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Mar 13, 2015

Cycling around Campus: A Primer

Erik Bailey

Hello everyone! It’s that magic time of year again, the dog days of Virginia Summer are here, and we’re a little over a month away from the first day of classes at Madison. For those of you returning with a fine two-wheeled machine in tow, whether it be for exercise, to save on gas, or to avoid having to find a parking spot, there exists etiquette and laws governing how you ride your bike around campus as well as around the City of Harrisonburg. So now that the royal baby’s been born, Dave’s is closed, and its too hot to stay outside for long, why not read this handy guide on how to stay safe on a bike as well as stay in the good graces of all those trying to get to the same place as you are?

  1. Wear a helmet: A wise man once said it’s more than just a hat rack, and he was right; your head and all of its contents are a terrible thing to waste. Helmets are mildly cumbersome to some, and downright unnecessary to others. While a helmet is only legally required in Virginia until the age of 14, that doesn’t serve as an excuse to not wear one. Helmets, next to defensive bicycling, are our first line of defense against major traumatic injury in the case of a crash. If you’re in the market for a helmet, there are a plethora of fine local bike shops willing to sell one to you including Shenandoah Bicycle Company, Mark’s Bikes, and the newly opened Rocktown Bikes!
  2. You are an automobile, sort of: According to Virginia law, a bicycle traveling on a roadway has all the general rights and duties of an automobile on those roadways. In other words, yield to pedestrians, stop at stoplights and stop signs, and turn signals should be used. More and more bike lanes are being built and painted around Harrisonburg, however from time to time, you’ll be forced to share the road with other vehicles. In those cases, stay on the right half of the road, stay with the traffic flow, and follow traffic laws.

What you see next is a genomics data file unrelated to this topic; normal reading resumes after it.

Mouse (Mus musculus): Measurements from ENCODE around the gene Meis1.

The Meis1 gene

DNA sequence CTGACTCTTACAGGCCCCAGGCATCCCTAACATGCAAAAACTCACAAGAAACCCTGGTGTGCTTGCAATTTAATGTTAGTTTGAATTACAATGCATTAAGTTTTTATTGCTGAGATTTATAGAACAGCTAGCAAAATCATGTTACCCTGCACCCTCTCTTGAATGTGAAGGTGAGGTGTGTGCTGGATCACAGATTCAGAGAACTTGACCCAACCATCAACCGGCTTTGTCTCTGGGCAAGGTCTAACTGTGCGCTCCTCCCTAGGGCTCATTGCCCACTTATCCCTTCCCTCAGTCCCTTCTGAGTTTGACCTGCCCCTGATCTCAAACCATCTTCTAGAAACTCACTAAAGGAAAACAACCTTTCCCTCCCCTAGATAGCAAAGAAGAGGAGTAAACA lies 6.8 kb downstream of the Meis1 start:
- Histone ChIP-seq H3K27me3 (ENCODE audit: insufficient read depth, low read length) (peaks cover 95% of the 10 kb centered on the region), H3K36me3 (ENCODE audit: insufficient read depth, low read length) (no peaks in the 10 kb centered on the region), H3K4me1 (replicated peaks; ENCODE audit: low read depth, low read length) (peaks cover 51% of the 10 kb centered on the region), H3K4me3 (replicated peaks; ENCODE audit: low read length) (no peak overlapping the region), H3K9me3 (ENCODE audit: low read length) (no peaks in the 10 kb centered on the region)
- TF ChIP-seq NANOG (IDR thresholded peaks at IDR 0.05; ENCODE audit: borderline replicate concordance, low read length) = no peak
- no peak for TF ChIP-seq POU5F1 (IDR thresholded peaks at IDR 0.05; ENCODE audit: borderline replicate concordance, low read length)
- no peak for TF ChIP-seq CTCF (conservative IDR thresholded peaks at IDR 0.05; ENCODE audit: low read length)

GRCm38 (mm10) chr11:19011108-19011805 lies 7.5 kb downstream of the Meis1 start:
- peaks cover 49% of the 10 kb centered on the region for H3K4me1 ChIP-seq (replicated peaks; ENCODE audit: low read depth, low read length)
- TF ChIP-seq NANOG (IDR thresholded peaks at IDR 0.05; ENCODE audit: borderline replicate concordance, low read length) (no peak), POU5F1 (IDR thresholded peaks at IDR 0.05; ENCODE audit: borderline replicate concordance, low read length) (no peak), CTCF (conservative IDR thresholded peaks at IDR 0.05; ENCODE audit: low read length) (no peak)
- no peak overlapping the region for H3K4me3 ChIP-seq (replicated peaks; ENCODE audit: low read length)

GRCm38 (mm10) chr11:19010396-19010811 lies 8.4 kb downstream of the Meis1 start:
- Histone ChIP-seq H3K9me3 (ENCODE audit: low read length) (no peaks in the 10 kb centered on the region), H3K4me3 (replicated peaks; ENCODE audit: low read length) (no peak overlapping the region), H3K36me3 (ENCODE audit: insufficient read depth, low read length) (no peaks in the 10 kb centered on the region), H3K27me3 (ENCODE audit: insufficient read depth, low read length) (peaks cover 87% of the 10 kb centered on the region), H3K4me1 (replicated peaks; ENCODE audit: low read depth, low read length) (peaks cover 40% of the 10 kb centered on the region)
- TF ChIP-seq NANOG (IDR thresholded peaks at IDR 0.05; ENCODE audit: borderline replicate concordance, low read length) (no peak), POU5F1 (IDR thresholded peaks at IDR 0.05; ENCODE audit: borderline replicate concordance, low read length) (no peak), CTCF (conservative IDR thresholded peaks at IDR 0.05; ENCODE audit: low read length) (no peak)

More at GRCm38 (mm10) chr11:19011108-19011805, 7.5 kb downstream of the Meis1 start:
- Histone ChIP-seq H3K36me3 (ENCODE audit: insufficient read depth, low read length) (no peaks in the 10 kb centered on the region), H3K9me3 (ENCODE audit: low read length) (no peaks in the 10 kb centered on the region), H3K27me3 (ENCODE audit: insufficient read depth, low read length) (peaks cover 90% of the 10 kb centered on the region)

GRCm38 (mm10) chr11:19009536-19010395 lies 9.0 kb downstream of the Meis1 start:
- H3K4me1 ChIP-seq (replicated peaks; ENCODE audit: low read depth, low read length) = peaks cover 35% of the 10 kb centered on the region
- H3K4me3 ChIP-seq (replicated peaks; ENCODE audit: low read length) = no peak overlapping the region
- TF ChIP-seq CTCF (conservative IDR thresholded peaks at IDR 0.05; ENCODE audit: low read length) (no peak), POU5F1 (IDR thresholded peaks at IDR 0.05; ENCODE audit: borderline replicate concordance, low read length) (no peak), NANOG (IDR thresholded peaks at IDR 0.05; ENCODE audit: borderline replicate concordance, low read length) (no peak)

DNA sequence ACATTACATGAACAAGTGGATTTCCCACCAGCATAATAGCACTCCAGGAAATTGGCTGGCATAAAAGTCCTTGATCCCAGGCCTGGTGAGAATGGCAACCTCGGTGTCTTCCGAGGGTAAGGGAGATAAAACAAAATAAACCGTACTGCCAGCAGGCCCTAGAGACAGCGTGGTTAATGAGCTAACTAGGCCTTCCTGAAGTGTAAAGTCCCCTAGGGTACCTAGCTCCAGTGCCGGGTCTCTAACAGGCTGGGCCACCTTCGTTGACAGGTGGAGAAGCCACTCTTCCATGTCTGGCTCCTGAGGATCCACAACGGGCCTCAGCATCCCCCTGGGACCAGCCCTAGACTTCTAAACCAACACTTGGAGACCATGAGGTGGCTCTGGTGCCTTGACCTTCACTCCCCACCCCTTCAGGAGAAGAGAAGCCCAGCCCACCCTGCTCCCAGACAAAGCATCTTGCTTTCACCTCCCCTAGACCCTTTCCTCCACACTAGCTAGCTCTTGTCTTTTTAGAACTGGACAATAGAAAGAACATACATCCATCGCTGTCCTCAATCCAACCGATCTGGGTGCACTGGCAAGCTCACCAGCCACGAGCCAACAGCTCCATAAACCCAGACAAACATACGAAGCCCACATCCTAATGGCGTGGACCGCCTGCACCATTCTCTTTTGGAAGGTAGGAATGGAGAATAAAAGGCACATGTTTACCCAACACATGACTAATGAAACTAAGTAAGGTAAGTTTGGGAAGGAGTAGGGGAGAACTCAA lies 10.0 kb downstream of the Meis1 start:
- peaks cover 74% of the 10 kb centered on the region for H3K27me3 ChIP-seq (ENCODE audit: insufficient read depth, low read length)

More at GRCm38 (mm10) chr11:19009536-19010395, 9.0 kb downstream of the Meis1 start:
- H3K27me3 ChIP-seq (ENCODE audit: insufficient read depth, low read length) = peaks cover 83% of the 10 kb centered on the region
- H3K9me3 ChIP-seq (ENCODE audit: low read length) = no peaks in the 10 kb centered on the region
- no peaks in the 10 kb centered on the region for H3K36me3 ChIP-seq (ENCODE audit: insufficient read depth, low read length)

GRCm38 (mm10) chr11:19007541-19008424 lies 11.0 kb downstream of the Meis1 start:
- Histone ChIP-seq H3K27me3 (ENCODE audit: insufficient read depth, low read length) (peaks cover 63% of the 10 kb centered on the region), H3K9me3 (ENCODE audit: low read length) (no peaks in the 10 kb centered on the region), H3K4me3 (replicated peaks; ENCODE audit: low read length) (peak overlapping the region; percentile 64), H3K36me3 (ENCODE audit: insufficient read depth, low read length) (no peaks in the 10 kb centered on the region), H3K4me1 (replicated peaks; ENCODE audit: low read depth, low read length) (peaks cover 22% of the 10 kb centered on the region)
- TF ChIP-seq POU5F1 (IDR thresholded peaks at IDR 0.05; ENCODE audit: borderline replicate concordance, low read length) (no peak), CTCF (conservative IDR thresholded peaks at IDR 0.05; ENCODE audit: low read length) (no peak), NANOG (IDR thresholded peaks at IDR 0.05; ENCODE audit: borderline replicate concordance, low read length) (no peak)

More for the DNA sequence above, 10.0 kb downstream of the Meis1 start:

3. Shine bright like a diamond, or a blinker: According to Virginia law, front and rear lights must be attached to a rider when it’s dark outside, and that makes sense. When driving on busy roads at night, do everything you can do to be more visible to other drivers. Much like an automobile, a red blinker can be affixed to your backpack or the rear of your bike, and a white light or blinker attached to the handlebars. Both lights can be purchased for roughly ten dollars each, and their battery life will more than likely outlast your time at JMU.
  4. Courtesy is key: It’s entirely legal to ride your bike on the sidewalk in town and on campus, however, a set of courtesies needs to be adhered to. For starters, avoid using the sidewalk in high traffic areas during high traffic times. For example, Traveling through the Commons at 11 AM on a Monday will leave you greeted by a human obstacle course. If you find yourself caught in such a frenzy of students, be sure to make yourself heard when passing pedestrians on their right or left, and be sure to yield to them at crossings.
  5. Take out your ear buds: Avoid using an iPod or listen to any music while commuting. If pedestrians are listening to music, and you’re listening to their music, neither party can hear each other, and that’s a bad time when attempting to communicate with each other.

Commuting on campus is an experience that saves gas, cuts down on the aggravation of finding parking, and helps you in leading a healthier lifestyle. So besides these tips, visit The League of American Bicyclists, your local bike shop to ask about defensive cycling courses, gear and apparel to get started, or virtually any other questions you may have about your bike!

Learn about UREC Bike Rentals by visiting our Equipment Center webpage or stop by the UREC Equipment Center next time you are at UREC!

Written by Erik Bailey, a JMU Kinesiology Student and UREC Adventure Specialist.

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